Why measure student character development? Today college admissions fiercely compete for students. For many, necessity dictates that solvency transcends mission as students cannot learn if the school closes. With many higher education institutions choosing to be test-optional, assessment as a component of admissions is on life support.
Why then discuss a measure of social-emotional character development (SECD)? What interest would an emphasis on developing character have for prospective students? Social research (Segal, 2017) indicates:
Millennials care about
- change/innovation, activism (their “cause record”), experiences (vs. materialism and institutions, including universities and religions), and peers. Put in one word, they care about
- and not their parents’ brand: Being nice, following social convention, etc.
- Millennials recognize their exploding levels of social anxiety and depression. They are aware their opioid overdose death rates increased by more than 500% between 1999 and 2017, and deaths caused by synthetic opioids increased by a staggering 6,000% (TFAH, 2019). They struggle to find answers but intuitively know their character is the key.
- Students entering college know they need peace, self-control, grit, courage, and resilience to accomplish what they care about. While most wish their studies were easier, they get that “the struggle is real” and is part of the process of adulting.
- The college many students seek has a non-traditional culture that addresses these needs as well as their academic goals.
Many Christian schools include aspects of SECD in their mission and are actively innovating in response to student feedback. But are these new efforts effective? Student feedback is valuable but are they truly developing their social-emotional character?
What is needed is a quantitative, easily administered assessment of SECD. If desired, is such an assessment available, valid, and practical?
In 2010 the Liston Group sought such an assessment to determine if a SECD curriculum we created was effective. No test claimed to measure social-emotional or character development over time.
Because evaluating my curriculum was to be my doctoral dissertation topic, I was near panic. Dr. Marvin Berkowitz, McDonnell Chair of Character Education at the University of Missouri-St. Louis and my advisor, blithely suggested I change my dissertation to develop such a measure (Berkowitz, 2014). In my ignorance, I agreed.
Oh, the learning curve! It continues to this day, but the 2011–14 conceptualization by the top scholars in the field, three field tests, and the validation study led to successful construction of the Character Growth Index (CGI; Liston, 2014)… and my PhD. CGI has been independently validated in Turkish (Kaya & Eksi, 2017) and is used in 10 nations globally.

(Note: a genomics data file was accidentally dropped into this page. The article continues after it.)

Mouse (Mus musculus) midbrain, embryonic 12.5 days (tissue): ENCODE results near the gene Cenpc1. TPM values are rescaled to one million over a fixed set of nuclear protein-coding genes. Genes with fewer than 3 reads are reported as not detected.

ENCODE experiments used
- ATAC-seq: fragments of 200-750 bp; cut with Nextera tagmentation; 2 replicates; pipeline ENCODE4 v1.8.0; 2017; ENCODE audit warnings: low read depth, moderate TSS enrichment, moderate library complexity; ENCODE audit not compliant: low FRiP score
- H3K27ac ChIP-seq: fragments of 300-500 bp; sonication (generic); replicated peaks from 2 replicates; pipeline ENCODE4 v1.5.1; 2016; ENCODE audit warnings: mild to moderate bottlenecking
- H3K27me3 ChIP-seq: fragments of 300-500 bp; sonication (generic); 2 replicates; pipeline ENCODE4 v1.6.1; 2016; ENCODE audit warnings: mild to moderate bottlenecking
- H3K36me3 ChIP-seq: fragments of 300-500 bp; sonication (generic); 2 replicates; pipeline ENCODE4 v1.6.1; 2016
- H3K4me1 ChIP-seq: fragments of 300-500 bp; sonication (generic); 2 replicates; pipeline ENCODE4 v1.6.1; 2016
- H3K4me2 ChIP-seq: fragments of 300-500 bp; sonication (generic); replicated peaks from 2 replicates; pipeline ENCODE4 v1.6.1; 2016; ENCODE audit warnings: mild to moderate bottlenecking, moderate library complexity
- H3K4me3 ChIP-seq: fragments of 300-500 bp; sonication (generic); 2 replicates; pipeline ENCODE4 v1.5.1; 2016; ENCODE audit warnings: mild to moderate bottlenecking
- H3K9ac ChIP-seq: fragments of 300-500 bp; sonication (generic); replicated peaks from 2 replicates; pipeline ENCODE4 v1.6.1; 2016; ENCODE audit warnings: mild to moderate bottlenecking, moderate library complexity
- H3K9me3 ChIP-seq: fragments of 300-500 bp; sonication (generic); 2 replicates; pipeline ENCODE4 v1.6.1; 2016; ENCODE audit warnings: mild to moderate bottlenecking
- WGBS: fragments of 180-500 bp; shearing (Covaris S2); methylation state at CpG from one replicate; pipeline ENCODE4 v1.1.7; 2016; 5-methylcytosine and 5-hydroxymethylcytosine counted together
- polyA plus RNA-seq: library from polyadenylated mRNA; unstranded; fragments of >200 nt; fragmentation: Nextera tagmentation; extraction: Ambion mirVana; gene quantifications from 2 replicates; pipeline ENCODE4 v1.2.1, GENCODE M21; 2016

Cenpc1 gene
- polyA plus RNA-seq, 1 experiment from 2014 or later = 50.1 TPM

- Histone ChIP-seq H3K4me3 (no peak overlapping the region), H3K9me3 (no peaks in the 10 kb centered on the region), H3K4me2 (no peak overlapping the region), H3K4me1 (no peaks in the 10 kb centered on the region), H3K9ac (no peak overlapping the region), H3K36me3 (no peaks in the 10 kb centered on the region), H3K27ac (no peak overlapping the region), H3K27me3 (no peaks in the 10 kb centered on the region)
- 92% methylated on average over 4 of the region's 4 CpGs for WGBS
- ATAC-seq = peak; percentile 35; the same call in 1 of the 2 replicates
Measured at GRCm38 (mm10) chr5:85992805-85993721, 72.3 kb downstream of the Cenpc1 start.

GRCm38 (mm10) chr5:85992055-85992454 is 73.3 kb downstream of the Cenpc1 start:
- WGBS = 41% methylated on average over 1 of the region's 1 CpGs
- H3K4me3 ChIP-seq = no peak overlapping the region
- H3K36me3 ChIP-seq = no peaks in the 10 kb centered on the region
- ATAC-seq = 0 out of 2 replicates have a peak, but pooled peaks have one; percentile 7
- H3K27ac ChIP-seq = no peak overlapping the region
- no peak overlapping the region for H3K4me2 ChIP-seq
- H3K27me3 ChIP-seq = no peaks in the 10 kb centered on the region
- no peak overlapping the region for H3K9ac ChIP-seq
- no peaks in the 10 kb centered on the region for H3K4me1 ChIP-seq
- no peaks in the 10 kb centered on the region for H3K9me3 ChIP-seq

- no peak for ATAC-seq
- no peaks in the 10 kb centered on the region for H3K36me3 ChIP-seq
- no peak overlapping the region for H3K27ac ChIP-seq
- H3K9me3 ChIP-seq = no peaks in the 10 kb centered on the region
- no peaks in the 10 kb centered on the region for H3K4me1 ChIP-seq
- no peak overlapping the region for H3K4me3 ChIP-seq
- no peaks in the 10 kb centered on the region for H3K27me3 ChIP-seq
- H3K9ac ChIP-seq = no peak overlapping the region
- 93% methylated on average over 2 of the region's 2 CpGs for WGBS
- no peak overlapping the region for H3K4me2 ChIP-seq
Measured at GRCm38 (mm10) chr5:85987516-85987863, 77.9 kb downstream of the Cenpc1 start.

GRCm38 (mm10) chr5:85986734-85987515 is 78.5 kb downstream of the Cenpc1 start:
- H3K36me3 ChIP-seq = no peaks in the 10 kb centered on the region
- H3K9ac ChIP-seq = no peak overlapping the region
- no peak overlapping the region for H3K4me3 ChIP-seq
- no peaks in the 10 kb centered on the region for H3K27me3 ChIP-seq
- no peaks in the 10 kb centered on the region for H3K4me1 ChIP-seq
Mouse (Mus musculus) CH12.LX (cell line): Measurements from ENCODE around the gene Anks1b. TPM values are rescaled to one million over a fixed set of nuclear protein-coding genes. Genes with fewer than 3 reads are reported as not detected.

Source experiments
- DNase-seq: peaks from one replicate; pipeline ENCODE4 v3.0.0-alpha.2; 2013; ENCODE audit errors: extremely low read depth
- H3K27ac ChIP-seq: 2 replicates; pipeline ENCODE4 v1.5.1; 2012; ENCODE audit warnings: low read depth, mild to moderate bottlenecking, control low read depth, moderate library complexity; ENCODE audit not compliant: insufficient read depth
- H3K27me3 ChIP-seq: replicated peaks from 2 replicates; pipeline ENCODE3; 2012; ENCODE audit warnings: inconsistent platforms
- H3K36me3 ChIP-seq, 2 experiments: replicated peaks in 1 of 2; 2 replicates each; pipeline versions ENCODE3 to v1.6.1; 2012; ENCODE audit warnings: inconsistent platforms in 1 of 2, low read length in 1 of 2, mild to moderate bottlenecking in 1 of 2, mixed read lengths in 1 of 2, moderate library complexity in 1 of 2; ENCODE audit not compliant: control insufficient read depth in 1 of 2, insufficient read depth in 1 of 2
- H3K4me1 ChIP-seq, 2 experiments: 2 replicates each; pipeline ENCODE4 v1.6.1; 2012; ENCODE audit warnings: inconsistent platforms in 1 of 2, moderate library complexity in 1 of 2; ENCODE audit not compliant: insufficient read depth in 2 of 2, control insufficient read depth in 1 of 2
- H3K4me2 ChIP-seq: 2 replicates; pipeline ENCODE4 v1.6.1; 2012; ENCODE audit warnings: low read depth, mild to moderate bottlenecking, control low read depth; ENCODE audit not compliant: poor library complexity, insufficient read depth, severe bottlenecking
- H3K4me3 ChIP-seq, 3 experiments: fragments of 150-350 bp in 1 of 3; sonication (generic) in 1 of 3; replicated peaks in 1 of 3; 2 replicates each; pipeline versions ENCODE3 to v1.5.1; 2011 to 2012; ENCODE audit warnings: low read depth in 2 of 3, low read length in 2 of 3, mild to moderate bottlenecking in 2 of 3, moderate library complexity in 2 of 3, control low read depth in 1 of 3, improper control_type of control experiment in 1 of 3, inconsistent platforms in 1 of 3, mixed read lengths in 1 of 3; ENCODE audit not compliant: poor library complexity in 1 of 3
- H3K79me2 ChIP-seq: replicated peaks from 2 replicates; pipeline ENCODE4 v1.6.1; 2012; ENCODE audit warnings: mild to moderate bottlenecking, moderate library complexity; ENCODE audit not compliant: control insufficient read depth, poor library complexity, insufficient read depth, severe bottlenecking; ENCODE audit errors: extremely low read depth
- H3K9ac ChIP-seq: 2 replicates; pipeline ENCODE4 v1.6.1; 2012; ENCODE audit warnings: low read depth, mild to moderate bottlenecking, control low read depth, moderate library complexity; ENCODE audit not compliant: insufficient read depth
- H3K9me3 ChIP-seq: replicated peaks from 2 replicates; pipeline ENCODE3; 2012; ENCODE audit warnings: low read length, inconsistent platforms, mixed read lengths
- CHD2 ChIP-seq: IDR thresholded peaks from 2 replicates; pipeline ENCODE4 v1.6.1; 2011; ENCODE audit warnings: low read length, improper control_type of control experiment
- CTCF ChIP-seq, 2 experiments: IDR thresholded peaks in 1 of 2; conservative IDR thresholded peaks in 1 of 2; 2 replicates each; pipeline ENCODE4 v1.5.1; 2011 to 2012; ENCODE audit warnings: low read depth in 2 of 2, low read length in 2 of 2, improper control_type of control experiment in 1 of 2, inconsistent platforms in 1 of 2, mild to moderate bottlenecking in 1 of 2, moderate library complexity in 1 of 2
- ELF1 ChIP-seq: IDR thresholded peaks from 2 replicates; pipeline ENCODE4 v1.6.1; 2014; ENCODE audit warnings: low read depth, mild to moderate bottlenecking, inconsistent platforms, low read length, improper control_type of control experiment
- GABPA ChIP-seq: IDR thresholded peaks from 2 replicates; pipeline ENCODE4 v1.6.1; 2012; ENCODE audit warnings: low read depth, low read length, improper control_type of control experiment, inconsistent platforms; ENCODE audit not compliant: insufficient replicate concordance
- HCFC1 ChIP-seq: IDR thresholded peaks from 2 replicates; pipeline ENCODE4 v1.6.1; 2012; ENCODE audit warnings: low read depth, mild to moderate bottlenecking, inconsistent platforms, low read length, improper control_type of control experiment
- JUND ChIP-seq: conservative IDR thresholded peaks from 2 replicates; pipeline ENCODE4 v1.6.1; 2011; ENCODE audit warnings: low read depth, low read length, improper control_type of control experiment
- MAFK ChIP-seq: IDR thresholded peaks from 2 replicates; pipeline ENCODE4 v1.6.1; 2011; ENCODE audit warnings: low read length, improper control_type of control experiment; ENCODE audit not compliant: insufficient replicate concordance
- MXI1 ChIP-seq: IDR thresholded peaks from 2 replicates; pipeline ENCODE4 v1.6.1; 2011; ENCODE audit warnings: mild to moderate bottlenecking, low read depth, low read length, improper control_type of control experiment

The table below illustrates that CGI assesses up to 20 character strengths conceptualized in four dimensions.
Four Dimensions of Character with 20 Strengths
Cooperation Peace Fairness
Courage Self-Control Openness
|Compassion or Caring||Love Kindness
Forgiveness Gratitude Generosity
Spirituality Optimism Purpose
Universities administer CGI with one link they distribute to students. Data is made available as a spreadsheet; color report of all strengths, dimensions, demographics, and overall SECD score; and a white paper analysis. Cost is reasonable.
Data from over 12,000 students is being analyzed by a team of three researchers to publish further validation studies and update CGI’s algorithms and norms. More information is available at https://characterchallenge.org/character-growth-index or by contacting [email protected]
Berkowitz, M.W. (2014). Quantum character: Commentary on Lerner and Schmid Callina. Human Development, 57, 354-359.
Kaya, H. E. İ. D. Ç., & Ekşi, F. (2017). Karakter Gelişim İndeksi’nin Türk Ergenlerdeki Psikometrik Özellikleri. Ege Eğitim Dergisi, 18, 2, 476-500.
Liston, M. (2014). Conceptualizing and validating the Character Virtues Index (CVI). (Order No. 3633828, University of Missouri – Saint Louis). ProQuest Dissertations and Theses, 334. Retrieved from http://search.proquest.com/docview/1611144972?accountid=35915. (1611144972).
CDC (2017). Multiple Causes of Death 1999-2017. U.S. Centers for Disease Control and Prevention, National Center for Health Statistics. https:// wonder.cdc.gov/
Segal LM, De Biasi A, Mueller JL, et al. (2017). Pain in the Nation: The Drug, Alcohol and Suicide Crisis and the Need for a National Resilience Strategy. Washington, DC: Trust for America’s Health, 2017. http://www.paininthenation. org/assets/pdfs/TFAH-2017-PainNationRpt. pdf
Trust for America’s Health (TFAH; 2019). Pain in the Nation Update. Washington, DC: Trust for America’s Health, March 5. https://www.tfah.org/report-details/ pain-in-the-nation-update-while-deaths-fromalcohol-drugs-and-suicide-slowed-slightlyin-2017-rates-are-still-at-historic-highs/.